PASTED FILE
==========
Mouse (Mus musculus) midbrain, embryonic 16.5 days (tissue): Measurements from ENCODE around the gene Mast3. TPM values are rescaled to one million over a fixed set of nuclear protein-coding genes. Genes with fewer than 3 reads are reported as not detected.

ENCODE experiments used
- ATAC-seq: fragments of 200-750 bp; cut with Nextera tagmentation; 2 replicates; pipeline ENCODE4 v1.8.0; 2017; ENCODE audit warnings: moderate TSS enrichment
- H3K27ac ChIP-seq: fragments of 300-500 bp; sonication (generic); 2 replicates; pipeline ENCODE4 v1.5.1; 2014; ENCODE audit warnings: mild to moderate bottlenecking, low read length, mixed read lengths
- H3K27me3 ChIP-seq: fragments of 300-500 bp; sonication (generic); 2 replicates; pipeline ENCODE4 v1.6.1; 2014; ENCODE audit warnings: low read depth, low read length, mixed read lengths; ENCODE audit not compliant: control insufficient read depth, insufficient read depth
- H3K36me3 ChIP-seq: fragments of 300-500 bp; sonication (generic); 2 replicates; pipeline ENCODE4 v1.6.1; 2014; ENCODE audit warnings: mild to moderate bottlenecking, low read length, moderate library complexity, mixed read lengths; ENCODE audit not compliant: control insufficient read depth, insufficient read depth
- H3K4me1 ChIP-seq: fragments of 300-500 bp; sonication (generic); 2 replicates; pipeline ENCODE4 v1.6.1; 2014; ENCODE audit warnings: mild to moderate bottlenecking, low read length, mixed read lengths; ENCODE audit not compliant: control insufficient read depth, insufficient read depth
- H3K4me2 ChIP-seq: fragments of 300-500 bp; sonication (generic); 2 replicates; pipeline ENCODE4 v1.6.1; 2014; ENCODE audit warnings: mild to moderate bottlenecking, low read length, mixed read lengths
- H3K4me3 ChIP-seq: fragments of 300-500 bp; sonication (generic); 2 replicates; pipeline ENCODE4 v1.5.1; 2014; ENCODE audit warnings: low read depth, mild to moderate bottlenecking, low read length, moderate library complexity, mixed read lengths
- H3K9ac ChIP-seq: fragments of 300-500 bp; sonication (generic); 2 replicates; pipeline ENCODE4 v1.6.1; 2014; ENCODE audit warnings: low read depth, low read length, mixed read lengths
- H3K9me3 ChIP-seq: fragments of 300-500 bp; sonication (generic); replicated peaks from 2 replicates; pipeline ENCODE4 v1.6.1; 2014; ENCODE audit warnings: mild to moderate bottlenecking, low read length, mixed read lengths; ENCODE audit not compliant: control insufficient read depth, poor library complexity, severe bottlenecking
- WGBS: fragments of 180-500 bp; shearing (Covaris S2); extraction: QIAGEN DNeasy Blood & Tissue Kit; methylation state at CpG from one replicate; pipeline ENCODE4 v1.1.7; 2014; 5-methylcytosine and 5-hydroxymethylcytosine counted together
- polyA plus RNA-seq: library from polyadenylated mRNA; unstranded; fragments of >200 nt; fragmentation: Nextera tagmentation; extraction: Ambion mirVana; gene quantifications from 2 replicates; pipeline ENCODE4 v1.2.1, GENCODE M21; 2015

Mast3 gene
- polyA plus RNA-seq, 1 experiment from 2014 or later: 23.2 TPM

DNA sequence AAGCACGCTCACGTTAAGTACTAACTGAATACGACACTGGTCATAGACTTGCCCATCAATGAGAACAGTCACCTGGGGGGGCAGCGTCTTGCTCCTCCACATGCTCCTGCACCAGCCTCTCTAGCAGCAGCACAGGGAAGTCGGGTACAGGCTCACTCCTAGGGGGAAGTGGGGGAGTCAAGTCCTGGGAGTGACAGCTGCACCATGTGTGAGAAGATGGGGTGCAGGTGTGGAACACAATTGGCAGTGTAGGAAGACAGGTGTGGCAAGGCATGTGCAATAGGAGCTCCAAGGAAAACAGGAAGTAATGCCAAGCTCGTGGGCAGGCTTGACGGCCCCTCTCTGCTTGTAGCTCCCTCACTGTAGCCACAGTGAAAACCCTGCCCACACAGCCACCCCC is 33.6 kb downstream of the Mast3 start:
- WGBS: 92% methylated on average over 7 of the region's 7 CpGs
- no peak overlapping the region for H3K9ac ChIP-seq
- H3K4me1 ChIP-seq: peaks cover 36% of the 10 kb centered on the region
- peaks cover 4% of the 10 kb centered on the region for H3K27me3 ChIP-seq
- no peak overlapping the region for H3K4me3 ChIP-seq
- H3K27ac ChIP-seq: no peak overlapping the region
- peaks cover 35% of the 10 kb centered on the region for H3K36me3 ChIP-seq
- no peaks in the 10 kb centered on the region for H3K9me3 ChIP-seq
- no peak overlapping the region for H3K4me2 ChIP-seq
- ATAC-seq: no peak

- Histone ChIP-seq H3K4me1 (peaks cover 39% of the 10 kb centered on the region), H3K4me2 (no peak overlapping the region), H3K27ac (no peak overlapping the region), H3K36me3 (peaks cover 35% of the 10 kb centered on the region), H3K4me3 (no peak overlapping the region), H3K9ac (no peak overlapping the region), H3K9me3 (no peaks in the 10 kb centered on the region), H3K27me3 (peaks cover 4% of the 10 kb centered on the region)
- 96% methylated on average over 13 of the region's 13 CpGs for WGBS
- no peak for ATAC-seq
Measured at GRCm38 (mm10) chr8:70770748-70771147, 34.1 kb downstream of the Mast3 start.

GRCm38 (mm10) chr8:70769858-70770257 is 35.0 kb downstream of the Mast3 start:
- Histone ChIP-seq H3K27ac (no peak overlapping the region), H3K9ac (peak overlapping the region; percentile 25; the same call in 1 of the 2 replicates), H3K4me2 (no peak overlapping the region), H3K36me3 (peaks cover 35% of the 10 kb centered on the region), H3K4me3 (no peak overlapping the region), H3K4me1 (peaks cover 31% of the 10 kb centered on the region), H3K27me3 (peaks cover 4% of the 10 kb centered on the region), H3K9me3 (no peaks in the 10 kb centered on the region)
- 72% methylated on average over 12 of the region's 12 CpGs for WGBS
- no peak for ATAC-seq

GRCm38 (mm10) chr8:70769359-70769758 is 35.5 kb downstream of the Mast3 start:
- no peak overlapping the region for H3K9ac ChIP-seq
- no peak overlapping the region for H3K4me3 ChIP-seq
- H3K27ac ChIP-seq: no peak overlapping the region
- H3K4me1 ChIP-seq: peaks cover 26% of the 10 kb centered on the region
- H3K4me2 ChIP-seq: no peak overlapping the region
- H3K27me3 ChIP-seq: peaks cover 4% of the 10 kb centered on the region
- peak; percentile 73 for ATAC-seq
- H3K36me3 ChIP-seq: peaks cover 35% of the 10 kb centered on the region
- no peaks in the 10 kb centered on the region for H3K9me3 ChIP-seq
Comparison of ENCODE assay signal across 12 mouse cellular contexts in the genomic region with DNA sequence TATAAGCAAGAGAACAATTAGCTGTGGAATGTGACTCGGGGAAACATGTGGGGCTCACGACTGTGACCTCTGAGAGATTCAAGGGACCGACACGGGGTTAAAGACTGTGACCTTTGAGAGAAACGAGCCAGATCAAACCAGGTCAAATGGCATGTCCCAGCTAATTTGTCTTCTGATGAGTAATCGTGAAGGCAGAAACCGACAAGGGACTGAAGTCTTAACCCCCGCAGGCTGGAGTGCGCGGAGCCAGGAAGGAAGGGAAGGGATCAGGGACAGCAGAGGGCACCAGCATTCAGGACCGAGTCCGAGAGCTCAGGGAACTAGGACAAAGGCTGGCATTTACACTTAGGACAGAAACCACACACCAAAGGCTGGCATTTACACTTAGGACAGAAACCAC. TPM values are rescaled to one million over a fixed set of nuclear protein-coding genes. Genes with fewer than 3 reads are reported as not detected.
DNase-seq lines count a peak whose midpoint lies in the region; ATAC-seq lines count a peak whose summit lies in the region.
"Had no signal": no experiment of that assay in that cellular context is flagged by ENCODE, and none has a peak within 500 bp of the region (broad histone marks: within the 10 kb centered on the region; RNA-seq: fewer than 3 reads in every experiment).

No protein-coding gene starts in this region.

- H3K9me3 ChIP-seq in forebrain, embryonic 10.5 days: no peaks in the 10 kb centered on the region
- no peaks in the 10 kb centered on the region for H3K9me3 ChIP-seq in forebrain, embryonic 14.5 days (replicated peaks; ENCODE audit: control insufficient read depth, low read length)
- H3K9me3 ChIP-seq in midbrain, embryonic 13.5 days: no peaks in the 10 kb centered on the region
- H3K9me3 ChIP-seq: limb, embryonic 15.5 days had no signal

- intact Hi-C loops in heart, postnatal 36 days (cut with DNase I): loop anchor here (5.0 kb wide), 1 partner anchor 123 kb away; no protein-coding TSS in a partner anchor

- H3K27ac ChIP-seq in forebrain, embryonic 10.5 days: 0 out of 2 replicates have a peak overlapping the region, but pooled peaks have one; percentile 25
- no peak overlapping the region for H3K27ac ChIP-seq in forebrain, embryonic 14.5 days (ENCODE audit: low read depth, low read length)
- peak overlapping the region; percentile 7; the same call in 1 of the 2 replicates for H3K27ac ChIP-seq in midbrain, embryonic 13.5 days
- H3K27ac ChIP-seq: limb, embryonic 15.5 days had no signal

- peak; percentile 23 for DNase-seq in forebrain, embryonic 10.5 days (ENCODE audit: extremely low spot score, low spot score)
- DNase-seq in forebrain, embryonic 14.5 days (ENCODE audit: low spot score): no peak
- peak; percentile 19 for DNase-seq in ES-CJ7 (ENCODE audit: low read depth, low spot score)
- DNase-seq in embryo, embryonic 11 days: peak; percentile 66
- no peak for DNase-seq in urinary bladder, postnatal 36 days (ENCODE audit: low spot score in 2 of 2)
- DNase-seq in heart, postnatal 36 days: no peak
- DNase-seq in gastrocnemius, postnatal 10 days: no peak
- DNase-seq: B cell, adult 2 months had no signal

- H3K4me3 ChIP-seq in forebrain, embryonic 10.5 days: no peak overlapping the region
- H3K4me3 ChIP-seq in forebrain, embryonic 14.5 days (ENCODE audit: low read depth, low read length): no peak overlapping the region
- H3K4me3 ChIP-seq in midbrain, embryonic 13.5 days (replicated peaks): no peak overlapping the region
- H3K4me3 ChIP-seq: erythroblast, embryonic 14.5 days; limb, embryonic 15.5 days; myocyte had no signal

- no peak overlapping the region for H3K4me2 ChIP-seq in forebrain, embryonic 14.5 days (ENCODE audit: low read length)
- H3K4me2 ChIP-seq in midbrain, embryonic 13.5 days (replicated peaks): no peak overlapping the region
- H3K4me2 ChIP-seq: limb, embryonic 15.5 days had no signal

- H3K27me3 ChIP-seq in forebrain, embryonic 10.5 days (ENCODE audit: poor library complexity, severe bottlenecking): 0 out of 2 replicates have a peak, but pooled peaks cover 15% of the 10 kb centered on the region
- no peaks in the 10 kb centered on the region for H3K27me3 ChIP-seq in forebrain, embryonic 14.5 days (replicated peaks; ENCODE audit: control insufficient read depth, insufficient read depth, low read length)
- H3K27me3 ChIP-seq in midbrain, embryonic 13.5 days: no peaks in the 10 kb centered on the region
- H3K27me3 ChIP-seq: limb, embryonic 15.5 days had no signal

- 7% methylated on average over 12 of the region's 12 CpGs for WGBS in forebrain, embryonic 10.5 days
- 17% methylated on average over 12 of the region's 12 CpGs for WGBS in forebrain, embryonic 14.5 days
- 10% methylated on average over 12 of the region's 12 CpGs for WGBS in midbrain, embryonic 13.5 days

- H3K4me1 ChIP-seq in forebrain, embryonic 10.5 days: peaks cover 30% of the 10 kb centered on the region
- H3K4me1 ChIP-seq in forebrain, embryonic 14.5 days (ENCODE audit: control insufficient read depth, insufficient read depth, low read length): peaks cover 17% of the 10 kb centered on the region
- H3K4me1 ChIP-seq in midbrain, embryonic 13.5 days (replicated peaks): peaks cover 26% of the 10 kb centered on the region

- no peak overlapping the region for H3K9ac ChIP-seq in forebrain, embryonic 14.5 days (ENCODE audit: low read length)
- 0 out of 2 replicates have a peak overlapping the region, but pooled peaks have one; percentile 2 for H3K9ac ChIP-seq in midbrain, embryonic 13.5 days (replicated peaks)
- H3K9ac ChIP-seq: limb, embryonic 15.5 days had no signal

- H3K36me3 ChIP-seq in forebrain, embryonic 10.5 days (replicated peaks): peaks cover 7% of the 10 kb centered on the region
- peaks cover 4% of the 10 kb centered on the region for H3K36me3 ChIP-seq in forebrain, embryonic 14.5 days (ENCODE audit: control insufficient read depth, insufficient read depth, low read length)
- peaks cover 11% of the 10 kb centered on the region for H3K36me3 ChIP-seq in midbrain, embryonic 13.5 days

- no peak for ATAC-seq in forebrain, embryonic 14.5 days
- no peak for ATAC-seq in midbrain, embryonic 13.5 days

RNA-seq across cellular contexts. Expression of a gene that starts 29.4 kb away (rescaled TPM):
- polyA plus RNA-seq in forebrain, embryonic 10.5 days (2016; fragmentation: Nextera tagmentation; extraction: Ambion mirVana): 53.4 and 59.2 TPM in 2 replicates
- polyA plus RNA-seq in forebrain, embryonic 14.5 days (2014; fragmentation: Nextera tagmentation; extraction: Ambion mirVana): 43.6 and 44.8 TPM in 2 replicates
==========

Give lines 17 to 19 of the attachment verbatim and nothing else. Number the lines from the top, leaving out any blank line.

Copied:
- WGBS: 92% methylated on average over 7 of the region's 7 CpGs
- no peak overlapping the region for H3K9ac ChIP-seq
- H3K4me1 ChIP-seq: peaks cover 36% of the 10 kb centered on the region